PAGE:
Verso gives you two books for price of one

Policing the Planet - Jordan T. Camp, Christina Heatherton

I should note that I am most likely a little less left leaning than the majority of Verso readers. I have the publishers, it makes me think, and I always learn something. But my politics are less revolutionary and radical.

On one hand, this book is a little repetitive and slightly misnamed. I'm not sure why it is policing the planet when the essay focus on the US. There is mention of Toronto and many of the groups interviewed have voiced support for Palestine, but it is really focus on broken windows policing in the United States. Additionally, I found it interesting that while the groups would express support for a variety of causes and make stands against a variety of -ism, the one ism that was never mentioned was Anti-Semitism. Yet, get care seemed to be taken to point out support for Palestinians. I know that the whole Middle East question is a conflicting area of racism, colonialism, Anti-Semitism and so on, but it is possible to condemn anti-Semitism and not support Israeli building. It does not look good that anti-Semitism is never, ever mentioned by any of the groups. And for the record, I know Muslim men and women who speak out against Anti-Semitism so it is an issue for the book and those in it, not an issue about the wider group.

On the other hand, this is an important book because it does present the effects and impact of broken windows policing. Not only is broken window policing explained, but the effects on police are also shown. To say this book is anti-cop is wrong because one of the issues details the story of a police officer who is exactly what you want a community police officer yet who had to leave the police force. There are very good interviews and essays on Indigenous people and interactions with the police. This section is particularly important because it usually does not get as much attention, at least in some parts of the country. The look at the effect on the LGBTQ groups are welcomed as well. I particularly enjoyed the interviews, even if the editors tended to ask the same questions in different ways. The interviews gave more insight into the different groups.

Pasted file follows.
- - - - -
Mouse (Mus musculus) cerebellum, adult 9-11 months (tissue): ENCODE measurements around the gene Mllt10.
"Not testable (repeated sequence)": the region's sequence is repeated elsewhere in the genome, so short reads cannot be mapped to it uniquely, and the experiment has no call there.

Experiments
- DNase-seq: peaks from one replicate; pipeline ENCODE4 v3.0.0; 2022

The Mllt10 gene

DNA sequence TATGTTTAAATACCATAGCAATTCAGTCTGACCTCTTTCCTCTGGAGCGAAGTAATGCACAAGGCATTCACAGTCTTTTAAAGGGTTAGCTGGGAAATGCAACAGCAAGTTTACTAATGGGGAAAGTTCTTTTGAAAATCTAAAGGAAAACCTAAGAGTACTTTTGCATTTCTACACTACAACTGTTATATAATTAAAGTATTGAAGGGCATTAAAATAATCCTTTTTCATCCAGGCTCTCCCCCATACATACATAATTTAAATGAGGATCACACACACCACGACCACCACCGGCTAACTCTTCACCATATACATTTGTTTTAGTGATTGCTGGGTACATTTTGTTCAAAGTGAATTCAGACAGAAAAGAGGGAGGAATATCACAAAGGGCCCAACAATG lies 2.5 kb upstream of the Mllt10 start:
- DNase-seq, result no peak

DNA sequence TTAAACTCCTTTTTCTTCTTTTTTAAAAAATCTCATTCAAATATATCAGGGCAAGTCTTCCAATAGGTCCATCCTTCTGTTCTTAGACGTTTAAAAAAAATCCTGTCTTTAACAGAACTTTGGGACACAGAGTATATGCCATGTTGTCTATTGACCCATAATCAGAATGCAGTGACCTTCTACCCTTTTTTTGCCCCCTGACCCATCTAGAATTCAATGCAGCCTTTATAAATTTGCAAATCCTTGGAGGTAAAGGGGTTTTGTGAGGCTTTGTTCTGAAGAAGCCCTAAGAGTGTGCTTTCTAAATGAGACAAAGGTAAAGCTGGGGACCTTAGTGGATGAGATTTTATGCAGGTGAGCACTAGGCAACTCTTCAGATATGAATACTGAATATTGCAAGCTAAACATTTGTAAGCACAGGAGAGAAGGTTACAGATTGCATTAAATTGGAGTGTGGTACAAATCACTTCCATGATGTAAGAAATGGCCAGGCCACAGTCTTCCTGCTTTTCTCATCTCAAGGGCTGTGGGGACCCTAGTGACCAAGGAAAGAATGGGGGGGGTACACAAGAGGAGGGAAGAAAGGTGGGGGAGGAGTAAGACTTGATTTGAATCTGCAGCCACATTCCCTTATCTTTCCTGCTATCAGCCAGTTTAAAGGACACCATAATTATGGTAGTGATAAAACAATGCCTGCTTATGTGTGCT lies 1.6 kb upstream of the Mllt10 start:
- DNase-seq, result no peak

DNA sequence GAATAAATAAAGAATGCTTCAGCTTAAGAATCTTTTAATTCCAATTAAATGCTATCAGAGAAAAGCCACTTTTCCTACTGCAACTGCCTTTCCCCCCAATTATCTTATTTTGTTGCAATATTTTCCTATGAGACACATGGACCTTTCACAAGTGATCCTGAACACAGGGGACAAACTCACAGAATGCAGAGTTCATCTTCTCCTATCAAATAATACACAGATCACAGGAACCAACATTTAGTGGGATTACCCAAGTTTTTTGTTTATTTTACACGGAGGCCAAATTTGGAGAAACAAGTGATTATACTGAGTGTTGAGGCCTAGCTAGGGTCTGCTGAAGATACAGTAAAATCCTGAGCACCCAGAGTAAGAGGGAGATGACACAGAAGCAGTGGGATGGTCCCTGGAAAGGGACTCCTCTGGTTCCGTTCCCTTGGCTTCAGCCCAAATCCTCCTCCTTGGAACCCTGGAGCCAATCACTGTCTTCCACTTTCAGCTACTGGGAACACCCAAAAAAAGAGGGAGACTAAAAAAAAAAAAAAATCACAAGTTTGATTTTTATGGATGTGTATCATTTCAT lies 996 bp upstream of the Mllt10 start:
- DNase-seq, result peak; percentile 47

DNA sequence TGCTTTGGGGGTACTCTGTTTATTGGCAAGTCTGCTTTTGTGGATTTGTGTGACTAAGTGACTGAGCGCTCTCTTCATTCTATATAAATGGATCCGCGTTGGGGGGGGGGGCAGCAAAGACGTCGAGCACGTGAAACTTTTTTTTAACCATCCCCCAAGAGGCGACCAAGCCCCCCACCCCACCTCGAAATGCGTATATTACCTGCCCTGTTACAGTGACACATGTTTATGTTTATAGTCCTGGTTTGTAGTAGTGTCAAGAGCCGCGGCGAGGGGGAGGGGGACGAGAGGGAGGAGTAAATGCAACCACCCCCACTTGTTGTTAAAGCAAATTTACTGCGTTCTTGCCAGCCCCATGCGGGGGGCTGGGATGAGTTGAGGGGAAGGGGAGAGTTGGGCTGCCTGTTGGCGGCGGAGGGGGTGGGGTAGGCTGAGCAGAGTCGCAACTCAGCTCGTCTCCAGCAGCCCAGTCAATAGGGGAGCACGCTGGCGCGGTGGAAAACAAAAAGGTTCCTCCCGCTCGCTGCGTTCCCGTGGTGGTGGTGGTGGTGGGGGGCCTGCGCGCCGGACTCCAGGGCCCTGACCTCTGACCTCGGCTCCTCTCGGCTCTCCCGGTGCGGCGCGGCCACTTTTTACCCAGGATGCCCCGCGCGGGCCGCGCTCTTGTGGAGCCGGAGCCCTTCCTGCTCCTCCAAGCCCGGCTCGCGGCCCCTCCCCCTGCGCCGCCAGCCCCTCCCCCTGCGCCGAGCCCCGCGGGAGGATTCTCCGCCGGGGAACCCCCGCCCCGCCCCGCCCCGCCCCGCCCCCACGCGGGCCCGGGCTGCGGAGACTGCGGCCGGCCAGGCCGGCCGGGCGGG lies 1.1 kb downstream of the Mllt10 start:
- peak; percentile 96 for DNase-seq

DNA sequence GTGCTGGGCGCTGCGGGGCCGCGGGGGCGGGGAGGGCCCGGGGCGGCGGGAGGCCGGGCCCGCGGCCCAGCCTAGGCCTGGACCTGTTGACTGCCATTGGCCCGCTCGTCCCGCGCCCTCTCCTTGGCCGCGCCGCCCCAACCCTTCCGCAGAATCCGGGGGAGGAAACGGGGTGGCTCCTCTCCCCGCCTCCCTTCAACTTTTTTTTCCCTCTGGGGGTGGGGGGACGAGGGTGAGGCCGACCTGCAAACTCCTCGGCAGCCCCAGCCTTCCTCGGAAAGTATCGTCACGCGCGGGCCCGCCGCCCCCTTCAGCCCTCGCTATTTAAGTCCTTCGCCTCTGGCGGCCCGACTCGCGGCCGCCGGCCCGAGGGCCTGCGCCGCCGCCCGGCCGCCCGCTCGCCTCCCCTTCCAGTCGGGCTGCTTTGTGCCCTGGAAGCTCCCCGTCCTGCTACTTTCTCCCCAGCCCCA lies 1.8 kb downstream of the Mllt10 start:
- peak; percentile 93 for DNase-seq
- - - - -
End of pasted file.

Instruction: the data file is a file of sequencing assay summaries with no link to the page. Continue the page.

It is worth a read, especially if you are interested in politics, race, policing, or if you read or teach books that deal with any of those issues.